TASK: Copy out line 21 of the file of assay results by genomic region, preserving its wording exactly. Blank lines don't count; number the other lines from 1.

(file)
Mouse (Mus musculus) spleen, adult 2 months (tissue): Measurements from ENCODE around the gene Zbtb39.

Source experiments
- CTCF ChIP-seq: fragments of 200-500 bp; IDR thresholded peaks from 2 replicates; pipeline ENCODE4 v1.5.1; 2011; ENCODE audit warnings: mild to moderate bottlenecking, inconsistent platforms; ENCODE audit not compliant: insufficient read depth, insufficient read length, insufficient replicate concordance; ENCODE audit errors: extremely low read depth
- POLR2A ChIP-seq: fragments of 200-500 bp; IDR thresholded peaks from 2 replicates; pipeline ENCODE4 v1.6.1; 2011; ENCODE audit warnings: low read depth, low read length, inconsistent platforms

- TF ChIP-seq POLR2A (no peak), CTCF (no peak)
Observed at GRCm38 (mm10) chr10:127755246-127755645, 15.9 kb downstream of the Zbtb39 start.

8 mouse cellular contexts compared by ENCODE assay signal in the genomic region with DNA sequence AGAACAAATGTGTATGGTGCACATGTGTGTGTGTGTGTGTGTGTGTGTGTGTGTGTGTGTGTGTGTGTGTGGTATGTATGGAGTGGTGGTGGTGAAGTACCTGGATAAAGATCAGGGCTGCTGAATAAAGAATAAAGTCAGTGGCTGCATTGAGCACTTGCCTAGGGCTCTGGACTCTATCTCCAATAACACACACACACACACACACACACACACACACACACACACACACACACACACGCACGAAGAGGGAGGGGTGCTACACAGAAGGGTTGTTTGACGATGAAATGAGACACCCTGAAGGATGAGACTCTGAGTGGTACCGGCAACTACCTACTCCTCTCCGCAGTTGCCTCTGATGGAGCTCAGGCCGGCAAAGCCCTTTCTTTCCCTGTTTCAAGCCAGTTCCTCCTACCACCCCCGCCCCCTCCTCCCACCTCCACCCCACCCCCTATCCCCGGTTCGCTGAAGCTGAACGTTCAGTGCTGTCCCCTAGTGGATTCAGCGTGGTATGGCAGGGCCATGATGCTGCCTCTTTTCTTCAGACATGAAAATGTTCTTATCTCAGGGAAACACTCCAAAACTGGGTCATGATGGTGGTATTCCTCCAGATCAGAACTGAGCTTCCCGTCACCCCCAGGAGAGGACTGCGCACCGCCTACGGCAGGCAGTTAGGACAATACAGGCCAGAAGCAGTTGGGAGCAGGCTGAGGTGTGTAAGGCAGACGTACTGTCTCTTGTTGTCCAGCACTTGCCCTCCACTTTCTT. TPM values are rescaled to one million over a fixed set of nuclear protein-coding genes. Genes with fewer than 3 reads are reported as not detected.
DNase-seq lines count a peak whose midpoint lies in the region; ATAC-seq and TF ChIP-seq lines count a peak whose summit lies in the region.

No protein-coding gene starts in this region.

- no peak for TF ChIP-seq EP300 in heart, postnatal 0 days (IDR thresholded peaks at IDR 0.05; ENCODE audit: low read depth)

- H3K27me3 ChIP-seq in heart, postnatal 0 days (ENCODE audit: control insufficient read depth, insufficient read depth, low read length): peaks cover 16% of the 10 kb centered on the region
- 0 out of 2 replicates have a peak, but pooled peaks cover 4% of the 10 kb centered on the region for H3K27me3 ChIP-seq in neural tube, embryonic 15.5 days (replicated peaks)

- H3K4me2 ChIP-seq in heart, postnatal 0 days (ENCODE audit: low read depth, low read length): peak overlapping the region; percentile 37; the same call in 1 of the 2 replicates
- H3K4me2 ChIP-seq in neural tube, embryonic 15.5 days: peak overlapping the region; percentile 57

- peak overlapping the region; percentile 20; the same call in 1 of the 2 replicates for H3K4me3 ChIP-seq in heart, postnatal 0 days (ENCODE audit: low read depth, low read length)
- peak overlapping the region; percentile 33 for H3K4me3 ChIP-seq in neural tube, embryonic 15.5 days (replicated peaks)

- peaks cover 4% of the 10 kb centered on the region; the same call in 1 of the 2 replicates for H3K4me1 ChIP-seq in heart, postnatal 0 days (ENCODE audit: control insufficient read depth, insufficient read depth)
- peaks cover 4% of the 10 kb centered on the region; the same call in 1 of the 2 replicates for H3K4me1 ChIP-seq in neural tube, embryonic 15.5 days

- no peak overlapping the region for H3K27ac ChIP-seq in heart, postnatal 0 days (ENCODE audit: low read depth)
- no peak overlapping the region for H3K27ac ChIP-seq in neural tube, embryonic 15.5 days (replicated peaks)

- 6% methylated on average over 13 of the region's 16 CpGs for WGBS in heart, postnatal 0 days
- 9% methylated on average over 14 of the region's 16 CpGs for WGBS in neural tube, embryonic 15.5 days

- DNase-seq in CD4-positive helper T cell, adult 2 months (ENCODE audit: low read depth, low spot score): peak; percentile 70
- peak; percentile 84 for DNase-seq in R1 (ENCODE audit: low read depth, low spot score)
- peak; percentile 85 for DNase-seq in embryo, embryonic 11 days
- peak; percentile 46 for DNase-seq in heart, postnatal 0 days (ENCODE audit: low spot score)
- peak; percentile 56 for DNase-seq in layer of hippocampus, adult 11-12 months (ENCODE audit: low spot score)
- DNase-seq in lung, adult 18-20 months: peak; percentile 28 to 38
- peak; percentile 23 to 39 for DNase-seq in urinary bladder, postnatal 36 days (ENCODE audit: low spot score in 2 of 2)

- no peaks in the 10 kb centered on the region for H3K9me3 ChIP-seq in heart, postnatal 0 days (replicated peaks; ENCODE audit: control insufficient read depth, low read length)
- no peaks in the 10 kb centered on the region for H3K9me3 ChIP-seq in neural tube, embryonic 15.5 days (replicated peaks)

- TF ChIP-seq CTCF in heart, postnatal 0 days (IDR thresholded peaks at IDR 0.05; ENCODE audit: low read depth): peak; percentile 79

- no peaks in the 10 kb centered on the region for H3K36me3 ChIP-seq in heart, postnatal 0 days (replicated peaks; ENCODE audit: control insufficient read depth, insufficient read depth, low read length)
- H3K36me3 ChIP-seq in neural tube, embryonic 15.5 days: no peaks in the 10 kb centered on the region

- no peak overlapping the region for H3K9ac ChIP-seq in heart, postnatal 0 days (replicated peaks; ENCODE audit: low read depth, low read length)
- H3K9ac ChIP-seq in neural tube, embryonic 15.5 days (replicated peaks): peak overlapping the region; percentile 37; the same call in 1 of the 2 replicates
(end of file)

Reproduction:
- 6% methylated on average over 13 of the region's 16 CpGs for WGBS in heart, postnatal 0 days